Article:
Studying in one of the most expensive cities in the world is one factor that affects people’s decision to study at Imperial College. Rest assured it can be done, but particularly for students like myself who are undertaking a one year master’s course, the different funding options means that money can sometimes get tight. An upside of the course though, is its flexibility in allowing its students to have part-time jobs. Indeed, most students from the Science Communication Unit have part-time jobs, myself included.
I have previously mentioned my job as an Observatory Explainer at the Royal Observatory, Greenwich, but have not delved into many details.
I can’t believe it’s already been a year since I participated in the Three Minute Thesis competition. According to tradition, the winner judges the contestants in the following year, so on Wednesday I had the honour to sit next to prominent science communicators and watch excellent young scientists explaining their research in… three minutes.
This year the Graduate School replaced the Three Minute Thesis competition by the 4Cs Science Communication Competition. Although the idea is similar, there are some differences:
- Not only PhD, but also MRes students could participate.
- While Three Minute Thesis contestants could use only one static slides, this year almost everything was allowed: Power Point presentations, props and whatever else they were able to carry on stage.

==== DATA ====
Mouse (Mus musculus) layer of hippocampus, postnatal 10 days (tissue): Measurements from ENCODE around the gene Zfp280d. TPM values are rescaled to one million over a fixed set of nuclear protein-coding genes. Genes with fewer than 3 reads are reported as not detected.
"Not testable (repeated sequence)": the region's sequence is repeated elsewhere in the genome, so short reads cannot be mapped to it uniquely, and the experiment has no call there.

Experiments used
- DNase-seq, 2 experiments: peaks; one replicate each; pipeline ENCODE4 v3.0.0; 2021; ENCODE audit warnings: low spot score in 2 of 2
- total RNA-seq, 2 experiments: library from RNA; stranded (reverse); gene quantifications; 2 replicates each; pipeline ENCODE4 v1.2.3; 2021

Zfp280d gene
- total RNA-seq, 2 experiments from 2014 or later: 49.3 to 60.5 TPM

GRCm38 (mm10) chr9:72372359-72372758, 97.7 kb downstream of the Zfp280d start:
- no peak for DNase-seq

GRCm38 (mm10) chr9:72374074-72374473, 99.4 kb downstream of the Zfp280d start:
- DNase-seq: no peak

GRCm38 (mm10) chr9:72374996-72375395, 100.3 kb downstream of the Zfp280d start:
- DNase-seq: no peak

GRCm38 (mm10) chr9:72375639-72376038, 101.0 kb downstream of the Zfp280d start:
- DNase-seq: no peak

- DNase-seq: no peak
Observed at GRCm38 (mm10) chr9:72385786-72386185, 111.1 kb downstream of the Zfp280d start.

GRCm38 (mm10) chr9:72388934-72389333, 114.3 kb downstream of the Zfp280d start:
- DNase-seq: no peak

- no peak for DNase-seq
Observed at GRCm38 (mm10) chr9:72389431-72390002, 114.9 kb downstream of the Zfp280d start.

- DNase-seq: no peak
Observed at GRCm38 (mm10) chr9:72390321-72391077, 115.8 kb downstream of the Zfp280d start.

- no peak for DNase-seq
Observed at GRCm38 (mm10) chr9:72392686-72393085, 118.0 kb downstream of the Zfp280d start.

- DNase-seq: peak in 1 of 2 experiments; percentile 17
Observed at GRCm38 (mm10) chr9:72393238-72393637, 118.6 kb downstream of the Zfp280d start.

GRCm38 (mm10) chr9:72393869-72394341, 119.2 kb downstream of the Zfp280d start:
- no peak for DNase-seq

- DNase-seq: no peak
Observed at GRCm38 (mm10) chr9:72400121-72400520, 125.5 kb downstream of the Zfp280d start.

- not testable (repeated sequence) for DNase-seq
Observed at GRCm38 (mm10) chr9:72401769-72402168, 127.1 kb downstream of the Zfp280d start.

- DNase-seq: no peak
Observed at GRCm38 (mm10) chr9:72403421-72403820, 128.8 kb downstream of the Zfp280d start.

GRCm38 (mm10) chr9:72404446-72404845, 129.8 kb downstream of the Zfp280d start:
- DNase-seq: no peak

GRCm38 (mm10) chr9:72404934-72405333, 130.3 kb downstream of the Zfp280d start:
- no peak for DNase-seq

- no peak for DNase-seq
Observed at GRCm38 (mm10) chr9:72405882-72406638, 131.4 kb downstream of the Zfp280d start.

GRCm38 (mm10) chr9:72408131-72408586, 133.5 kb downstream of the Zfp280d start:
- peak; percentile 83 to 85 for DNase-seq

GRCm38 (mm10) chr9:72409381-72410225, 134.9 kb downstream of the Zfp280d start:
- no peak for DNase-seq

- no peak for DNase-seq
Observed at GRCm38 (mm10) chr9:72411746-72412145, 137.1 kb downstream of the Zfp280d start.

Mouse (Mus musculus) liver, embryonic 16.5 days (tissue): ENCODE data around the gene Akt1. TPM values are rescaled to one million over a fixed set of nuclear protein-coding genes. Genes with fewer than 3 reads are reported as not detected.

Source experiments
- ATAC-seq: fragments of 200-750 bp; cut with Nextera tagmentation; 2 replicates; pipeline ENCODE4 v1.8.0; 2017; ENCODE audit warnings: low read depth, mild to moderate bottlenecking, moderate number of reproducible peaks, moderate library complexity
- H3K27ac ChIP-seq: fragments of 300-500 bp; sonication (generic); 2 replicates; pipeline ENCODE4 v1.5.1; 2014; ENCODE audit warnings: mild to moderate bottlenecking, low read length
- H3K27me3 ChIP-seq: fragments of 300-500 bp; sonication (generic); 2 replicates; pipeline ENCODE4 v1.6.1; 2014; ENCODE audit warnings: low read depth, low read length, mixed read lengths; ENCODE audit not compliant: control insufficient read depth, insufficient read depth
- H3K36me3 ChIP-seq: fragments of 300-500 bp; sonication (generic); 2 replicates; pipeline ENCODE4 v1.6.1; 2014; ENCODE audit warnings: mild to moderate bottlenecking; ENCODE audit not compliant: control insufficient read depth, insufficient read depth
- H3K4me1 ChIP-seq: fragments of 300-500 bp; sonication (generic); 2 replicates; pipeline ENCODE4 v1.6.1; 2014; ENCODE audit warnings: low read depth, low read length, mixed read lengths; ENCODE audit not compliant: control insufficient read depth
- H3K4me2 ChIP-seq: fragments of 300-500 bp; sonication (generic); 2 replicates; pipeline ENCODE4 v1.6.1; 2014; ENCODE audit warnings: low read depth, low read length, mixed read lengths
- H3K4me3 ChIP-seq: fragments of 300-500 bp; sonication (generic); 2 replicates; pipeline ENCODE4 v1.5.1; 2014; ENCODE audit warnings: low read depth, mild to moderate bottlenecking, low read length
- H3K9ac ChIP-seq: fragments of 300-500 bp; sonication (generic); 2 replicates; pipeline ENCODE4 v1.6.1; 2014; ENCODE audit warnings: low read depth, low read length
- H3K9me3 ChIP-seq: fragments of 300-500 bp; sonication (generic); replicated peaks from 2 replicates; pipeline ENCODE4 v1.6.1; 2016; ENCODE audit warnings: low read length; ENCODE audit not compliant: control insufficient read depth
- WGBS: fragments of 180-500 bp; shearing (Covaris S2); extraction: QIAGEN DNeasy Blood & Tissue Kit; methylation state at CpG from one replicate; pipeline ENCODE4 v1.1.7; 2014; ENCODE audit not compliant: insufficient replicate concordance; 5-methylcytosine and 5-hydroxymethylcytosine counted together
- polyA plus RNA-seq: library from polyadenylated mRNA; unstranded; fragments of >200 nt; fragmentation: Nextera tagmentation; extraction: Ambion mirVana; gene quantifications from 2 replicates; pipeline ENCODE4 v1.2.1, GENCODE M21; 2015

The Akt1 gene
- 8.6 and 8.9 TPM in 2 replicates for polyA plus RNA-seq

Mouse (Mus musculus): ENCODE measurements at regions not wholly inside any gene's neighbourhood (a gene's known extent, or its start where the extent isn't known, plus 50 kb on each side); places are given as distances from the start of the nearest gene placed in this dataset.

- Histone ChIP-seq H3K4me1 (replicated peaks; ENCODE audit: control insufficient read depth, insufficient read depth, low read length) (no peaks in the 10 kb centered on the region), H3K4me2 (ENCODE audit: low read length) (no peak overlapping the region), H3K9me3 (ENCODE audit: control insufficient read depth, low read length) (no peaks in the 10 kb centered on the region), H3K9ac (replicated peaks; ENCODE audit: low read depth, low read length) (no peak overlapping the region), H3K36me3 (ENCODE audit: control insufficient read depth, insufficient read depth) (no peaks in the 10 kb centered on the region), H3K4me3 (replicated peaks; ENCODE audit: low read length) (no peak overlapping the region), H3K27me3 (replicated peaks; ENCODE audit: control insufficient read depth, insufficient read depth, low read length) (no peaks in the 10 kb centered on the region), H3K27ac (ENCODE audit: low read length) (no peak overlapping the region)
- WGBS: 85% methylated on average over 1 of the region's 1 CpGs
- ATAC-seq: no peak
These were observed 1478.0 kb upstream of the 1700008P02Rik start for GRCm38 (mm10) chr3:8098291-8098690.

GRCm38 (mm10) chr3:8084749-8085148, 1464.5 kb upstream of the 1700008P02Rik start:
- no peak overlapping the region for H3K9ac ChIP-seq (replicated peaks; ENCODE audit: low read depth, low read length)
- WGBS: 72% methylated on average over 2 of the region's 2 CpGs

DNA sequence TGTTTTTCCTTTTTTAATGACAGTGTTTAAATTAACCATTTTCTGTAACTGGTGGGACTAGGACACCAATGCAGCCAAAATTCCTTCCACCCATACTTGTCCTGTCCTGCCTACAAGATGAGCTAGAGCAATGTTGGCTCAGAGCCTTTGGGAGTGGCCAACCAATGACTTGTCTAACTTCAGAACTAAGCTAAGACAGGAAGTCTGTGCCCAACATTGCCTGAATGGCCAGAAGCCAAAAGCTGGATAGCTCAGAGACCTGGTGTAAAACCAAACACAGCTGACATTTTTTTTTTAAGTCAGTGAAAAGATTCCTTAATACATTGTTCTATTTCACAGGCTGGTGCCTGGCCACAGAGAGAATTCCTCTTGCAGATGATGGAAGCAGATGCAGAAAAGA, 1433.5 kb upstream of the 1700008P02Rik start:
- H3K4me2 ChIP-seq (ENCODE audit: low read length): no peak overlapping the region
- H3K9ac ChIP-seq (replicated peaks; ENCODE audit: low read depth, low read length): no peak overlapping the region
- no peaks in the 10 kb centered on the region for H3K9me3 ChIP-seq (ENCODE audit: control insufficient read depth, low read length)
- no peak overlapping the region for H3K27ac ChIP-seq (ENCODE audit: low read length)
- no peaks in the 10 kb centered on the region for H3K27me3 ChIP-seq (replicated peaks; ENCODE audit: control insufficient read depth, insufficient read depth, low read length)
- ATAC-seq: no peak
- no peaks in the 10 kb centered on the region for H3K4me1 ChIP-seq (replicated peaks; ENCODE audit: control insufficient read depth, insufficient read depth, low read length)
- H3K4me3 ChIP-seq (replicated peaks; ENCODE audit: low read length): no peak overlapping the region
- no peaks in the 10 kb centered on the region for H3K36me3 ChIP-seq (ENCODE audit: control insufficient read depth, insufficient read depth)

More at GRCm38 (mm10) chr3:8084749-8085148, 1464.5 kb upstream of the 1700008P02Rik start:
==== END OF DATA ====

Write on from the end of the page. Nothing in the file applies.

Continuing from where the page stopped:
There are many aspects of the science communication course at Imperial that make it so enjoyable, but perhaps the freedom we are given is the most rewarding part. In our assessments we are given an element of free choice in what we centre our arguments around, which allows for a great deal of creativity and expression. One of the most daunting free choices I’ve had to make in the last few months has been the topic for my dissertation.
The parameters were simply ‘choose anything that is related to science communication’. Having studied this area for the last 8 months I can confidently say that there is a lot that could be explored.
At such a busy time of year, scrolling through the news doesn’t always seem to make things better. A 2018 study reported that over half of Americans find that the news causes them stress, anxiety, fatigue and sleep loss. Although it is important to stay informed, particularly on news stories that require urgent and collective action, sometimes a bit of good news is what we need.
This inspired Emily Coxhead to create ‘The Happy Newspaper’, an online and print publication to ‘share positive news and wonderful people’. Her newspapers are released quarterly and can be delivered or picked up in several locations across the UK.
The transition from studying a degree in Maths and Physics to a Masters in Science Communication was a much welcomed change for me. Not only was I fed up of the multitude of exams in my undergraduate course, but I was also craving the chance to be more creative. Thankfully the last six months studying science communication have not disappointed.
Kick-starting the creativity
In the spring term I chose to study a module called Narrative, which dissected the techniques that authors use to produce compelling texts. The assignment for this module gave us a chance to produce a short story of our own, incorporating the theory we had spent the last few weeks learning about.